Five major banks broke the law by sharing sensitive information about government bond trading in online chatrooms, the UK competition watchdog has provisionally ruled.
The Competition and Markets Authority (CMA) alleges Citi, Deutsche Bank, HSBC, Morgan Stanley and RBC unlawfully shared information in one-to-one conversations in Bloomberg chatrooms.
The conversations were allegedly had by a small number of traders between 2009 and 2013.
The discussions related to the buying and selling of UK government bonds – specifically, gilts and gilt asset swaps.
Conversations included details on parts of trading strategies, such as pricing, the CMA said.
Deutsche Bank and Citi have admitted to participating in the alleged conversations relating to them, the regulator said.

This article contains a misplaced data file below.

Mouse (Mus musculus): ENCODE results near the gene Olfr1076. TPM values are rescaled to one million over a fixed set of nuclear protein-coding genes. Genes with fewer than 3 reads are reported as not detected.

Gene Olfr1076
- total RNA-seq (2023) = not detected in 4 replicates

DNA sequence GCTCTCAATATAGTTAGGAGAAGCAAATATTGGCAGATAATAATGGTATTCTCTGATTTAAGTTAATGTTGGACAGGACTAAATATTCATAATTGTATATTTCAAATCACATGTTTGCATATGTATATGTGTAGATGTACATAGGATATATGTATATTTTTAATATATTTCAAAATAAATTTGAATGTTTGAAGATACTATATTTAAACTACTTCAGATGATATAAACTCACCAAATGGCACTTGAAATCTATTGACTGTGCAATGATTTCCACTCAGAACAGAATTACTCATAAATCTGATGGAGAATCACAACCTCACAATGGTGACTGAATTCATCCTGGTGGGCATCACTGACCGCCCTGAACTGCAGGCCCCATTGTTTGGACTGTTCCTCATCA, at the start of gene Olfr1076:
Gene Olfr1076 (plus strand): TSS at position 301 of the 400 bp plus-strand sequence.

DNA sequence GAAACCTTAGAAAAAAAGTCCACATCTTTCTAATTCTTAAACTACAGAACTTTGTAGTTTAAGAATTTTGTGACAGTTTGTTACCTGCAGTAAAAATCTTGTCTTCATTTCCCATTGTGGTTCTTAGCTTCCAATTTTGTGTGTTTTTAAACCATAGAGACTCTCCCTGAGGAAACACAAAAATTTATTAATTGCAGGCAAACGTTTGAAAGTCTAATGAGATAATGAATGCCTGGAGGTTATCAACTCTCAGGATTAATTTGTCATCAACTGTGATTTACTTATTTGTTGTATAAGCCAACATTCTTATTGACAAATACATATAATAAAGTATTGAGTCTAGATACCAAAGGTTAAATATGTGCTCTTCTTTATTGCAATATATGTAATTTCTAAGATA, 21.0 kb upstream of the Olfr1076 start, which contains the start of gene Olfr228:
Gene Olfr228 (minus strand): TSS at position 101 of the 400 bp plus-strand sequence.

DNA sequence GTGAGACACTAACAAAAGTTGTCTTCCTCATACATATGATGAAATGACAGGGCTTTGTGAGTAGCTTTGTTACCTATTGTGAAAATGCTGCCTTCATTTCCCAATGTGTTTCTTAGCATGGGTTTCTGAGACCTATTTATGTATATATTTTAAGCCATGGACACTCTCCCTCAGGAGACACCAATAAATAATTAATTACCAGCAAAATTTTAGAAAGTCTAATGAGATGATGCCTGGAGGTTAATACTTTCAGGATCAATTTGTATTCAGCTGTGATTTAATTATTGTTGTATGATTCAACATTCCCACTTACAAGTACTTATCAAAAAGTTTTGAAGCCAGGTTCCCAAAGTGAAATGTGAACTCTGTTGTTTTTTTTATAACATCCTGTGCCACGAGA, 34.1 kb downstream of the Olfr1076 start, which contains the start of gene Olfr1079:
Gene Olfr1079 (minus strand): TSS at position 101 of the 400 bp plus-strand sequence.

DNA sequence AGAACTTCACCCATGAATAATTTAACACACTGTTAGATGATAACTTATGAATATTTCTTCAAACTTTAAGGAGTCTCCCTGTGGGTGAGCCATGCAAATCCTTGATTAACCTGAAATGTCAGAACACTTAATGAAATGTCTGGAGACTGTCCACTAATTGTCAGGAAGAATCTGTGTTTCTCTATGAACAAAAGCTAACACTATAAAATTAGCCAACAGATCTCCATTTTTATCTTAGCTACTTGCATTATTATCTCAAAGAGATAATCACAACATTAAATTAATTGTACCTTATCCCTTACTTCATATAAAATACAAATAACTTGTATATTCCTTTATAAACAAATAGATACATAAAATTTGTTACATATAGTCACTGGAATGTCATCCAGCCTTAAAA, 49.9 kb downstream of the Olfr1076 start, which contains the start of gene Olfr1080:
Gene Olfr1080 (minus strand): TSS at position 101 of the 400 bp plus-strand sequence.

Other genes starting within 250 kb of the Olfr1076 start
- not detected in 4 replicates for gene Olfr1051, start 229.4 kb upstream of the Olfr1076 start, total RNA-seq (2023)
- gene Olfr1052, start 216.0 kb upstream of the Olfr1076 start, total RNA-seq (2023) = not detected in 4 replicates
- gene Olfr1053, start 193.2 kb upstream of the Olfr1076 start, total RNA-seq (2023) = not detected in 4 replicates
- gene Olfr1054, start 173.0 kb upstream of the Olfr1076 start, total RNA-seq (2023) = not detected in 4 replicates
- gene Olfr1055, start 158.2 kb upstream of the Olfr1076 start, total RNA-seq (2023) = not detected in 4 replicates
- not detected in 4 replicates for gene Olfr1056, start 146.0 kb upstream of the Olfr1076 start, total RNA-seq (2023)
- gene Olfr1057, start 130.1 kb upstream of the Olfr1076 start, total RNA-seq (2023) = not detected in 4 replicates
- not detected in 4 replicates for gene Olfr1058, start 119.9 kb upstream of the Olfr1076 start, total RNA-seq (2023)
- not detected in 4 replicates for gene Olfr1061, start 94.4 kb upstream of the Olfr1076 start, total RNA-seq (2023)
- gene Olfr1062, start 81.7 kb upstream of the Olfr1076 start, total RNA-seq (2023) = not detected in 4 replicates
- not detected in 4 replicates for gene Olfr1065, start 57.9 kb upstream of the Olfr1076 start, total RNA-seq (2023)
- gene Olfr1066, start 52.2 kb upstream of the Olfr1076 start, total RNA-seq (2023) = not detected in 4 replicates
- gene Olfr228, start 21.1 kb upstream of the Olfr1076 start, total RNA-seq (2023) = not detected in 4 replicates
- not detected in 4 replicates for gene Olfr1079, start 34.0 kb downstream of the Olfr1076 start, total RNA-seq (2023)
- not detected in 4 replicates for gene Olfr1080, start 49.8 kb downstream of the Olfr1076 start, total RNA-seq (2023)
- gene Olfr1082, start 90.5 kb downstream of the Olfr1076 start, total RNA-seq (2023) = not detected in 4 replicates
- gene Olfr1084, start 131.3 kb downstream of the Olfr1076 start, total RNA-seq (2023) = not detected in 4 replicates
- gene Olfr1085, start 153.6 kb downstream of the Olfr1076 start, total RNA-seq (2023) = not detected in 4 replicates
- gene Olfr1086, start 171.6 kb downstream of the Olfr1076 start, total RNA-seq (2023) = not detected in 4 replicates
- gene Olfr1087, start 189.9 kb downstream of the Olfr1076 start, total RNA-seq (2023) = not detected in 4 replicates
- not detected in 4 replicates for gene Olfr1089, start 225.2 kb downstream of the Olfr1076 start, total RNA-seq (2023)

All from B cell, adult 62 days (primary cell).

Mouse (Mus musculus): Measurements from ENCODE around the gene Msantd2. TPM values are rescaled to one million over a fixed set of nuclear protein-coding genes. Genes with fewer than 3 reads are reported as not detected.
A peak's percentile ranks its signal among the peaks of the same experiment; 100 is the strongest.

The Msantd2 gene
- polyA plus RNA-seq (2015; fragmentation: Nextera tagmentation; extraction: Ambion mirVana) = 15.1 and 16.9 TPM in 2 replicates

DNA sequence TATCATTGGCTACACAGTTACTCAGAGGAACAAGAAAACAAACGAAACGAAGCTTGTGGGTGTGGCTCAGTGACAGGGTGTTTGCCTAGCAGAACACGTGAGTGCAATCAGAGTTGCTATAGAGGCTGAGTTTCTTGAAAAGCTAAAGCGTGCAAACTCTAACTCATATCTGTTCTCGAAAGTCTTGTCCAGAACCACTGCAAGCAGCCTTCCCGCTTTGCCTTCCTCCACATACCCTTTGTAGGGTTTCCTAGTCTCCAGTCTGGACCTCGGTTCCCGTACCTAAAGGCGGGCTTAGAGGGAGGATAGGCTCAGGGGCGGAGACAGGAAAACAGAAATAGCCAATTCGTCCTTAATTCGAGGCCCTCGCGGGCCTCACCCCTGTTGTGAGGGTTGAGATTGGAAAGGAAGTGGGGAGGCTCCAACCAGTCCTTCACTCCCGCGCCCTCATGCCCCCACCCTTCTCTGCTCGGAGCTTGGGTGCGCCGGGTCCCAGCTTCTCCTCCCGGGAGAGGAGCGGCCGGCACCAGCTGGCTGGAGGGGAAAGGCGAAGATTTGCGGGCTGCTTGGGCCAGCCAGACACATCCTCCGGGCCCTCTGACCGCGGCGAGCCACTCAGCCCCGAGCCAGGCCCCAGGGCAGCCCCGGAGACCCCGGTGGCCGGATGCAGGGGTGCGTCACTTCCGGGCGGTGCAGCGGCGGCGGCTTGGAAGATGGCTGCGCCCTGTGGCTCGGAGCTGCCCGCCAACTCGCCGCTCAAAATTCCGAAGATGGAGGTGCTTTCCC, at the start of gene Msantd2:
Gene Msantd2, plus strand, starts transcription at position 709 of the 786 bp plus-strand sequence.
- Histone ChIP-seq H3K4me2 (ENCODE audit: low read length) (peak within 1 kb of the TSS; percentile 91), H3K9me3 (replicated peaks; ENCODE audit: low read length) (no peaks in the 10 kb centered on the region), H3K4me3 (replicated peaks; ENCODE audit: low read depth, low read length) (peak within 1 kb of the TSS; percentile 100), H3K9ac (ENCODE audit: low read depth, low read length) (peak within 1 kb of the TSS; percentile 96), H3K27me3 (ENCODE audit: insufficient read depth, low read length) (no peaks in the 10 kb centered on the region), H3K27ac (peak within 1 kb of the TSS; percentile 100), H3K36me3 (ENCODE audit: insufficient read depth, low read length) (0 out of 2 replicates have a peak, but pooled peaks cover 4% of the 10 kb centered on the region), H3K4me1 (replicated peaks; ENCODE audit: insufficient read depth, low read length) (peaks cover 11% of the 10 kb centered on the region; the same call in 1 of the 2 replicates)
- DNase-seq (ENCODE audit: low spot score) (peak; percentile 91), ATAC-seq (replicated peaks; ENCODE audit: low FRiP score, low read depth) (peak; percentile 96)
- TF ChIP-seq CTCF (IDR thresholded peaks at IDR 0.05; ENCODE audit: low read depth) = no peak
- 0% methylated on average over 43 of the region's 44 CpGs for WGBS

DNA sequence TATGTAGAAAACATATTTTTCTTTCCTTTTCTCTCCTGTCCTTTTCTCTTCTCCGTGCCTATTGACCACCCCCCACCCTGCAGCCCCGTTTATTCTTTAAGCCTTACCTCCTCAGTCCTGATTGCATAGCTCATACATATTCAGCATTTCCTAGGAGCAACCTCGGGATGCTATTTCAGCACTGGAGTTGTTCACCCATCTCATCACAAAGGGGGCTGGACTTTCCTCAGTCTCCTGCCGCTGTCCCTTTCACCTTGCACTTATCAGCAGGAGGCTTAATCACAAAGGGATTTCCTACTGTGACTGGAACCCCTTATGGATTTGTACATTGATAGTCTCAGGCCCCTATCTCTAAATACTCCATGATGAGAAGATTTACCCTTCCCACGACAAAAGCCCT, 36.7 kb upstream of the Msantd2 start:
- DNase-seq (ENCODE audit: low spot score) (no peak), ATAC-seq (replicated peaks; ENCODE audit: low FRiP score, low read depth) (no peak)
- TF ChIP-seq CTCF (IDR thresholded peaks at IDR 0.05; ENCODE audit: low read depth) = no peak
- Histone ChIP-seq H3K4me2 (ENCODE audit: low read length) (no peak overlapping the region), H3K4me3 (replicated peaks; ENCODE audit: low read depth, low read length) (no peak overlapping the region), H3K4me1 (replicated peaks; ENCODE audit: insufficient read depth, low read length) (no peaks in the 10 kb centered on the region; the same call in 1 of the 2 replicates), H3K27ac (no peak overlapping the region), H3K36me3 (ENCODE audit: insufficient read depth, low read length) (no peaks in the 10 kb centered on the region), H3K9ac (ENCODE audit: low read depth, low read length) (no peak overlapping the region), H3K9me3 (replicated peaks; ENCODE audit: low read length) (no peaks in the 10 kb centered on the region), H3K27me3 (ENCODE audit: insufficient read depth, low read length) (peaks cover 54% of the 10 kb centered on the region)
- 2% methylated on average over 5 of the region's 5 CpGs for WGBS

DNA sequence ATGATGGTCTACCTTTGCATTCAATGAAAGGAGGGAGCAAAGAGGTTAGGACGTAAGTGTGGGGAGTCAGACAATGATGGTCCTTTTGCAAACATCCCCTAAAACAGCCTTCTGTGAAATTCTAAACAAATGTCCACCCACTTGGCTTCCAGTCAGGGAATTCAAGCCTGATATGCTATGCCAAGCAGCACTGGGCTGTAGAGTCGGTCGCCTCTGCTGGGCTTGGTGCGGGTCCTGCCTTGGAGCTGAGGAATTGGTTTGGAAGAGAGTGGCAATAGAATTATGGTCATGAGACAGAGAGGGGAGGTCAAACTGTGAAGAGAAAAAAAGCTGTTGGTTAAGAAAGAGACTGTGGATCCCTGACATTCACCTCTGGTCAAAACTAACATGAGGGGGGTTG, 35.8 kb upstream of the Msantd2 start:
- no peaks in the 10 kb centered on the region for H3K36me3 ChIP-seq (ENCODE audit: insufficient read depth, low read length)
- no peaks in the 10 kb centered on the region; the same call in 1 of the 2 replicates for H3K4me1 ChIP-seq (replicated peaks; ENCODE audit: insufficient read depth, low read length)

HSBC, Morgan Stanley and RBC (Royal Bank of Canada) have not admitted any wrongdoing, it added.
Michael Grenfell, executive director of enforcement at the CMA, said: “Our provisional decision has found that, in the aftermath of the global financial crisis, five global banks broke competition law by taking part in a series of one-to-one online exchanges of competitively sensitive information on pricing and other aspects of their trading strategies on UK bonds.
“This could have denied taxpayers, pension savers and financial institutions the benefits of full competition for these products, including the minimisation of borrowing costs.
“A properly functioning, competitive bond market benefits tens of millions of taxpayers and pension savers as well as being at the heart of the UK’s reputation as a global financial hub.
“These alleged activities are therefore very serious and warrant the detailed investigation we have undertaken.”
The CMA said the probe is ongoing and it could ultimately hand out fines if it concludes that two or more of the banks engaged in anti-competitive activity.